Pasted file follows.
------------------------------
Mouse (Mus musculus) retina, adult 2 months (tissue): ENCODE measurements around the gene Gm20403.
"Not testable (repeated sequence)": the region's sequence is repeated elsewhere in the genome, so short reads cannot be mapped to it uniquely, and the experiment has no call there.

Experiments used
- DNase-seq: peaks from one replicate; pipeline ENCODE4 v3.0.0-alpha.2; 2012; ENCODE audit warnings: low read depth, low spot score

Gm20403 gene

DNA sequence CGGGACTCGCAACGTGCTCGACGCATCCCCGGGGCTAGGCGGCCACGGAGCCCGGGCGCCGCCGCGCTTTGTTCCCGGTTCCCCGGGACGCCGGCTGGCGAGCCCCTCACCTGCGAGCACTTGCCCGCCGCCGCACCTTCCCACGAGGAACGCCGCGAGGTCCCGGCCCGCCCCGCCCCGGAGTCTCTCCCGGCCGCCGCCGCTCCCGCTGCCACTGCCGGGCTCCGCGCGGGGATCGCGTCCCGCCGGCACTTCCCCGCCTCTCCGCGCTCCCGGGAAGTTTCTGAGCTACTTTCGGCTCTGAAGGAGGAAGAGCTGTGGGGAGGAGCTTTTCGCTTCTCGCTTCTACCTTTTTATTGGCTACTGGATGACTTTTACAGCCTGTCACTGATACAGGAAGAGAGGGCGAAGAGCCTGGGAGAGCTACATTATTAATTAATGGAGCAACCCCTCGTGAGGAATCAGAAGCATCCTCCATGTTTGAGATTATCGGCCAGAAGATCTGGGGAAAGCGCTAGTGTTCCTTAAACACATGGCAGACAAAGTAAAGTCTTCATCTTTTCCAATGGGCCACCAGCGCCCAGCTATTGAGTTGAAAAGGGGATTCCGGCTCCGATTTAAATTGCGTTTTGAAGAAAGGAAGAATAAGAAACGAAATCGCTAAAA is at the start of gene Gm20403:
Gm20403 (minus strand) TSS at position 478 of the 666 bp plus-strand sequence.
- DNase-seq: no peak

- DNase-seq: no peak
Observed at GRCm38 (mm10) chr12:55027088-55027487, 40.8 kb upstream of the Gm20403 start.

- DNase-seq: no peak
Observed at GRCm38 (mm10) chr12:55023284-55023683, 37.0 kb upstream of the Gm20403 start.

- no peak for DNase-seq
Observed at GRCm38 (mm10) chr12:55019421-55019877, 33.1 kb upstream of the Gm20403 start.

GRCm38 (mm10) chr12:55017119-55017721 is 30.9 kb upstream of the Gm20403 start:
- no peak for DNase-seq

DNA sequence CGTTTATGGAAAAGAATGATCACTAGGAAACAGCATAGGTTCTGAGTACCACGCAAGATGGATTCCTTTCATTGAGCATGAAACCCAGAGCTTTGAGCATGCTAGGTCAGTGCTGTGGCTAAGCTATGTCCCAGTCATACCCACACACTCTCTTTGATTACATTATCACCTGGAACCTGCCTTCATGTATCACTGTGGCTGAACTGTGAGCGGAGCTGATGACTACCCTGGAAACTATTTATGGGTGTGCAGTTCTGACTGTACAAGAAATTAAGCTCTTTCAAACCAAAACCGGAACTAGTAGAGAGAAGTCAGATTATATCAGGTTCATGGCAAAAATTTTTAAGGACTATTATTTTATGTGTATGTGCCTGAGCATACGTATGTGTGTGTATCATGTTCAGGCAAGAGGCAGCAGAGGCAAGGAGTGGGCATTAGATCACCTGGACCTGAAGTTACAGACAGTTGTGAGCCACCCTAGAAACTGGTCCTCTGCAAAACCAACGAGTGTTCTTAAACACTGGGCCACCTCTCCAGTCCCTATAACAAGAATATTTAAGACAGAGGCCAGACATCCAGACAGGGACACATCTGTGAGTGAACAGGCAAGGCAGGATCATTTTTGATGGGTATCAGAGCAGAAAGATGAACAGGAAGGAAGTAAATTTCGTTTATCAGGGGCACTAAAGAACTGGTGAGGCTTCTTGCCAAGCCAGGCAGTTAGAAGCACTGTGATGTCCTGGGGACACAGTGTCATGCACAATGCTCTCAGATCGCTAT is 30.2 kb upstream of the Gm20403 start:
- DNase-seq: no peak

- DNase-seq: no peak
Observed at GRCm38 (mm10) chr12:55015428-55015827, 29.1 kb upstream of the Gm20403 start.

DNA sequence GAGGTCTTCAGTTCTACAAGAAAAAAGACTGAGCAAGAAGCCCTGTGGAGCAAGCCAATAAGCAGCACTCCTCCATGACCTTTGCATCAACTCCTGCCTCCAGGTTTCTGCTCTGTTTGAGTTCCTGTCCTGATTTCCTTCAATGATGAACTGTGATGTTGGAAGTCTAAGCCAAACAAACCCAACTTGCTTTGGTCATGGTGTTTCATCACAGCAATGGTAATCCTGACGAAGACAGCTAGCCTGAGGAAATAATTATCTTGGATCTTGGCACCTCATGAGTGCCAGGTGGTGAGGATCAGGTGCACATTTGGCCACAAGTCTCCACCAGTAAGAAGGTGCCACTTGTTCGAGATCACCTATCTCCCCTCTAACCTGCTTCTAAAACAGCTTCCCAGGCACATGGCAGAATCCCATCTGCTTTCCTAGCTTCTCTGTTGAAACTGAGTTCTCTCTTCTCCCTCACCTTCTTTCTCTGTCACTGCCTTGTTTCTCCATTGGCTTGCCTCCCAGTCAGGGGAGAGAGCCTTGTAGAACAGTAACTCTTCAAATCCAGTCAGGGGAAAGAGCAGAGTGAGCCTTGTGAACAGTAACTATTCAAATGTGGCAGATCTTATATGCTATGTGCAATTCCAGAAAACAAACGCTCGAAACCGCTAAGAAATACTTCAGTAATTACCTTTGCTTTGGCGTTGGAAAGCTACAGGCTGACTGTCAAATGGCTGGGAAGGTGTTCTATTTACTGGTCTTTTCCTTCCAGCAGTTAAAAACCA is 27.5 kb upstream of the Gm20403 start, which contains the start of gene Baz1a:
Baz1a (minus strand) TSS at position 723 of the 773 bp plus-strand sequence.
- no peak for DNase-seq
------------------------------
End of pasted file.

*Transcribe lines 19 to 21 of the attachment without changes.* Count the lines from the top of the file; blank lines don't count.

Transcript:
- DNase-seq: no peak
Observed at GRCm38 (mm10) chr12:55015428-55015827, 29.1 kb upstream of the Gm20403 start.

DNA sequence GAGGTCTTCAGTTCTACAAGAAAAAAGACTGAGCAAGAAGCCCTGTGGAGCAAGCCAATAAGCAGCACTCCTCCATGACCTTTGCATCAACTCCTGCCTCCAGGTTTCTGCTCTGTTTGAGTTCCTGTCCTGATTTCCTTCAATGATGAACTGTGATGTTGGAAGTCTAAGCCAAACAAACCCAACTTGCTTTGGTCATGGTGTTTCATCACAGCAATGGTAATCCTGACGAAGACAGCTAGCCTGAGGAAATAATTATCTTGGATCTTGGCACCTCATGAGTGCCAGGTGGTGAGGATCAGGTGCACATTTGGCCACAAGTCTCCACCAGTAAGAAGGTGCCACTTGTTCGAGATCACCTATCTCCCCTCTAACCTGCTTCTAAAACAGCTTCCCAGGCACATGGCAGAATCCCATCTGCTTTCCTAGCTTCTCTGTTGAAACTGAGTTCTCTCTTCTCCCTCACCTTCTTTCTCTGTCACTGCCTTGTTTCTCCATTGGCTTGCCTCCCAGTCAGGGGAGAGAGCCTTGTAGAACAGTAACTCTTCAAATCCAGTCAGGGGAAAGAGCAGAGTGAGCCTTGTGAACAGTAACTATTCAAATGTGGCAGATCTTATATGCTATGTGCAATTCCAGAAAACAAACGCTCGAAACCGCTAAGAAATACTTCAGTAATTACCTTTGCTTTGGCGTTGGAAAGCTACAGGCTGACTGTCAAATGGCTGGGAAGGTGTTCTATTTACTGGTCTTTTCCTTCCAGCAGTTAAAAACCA is 27.5 kb upstream of the Gm20403 start, which contains the start of gene Baz1a: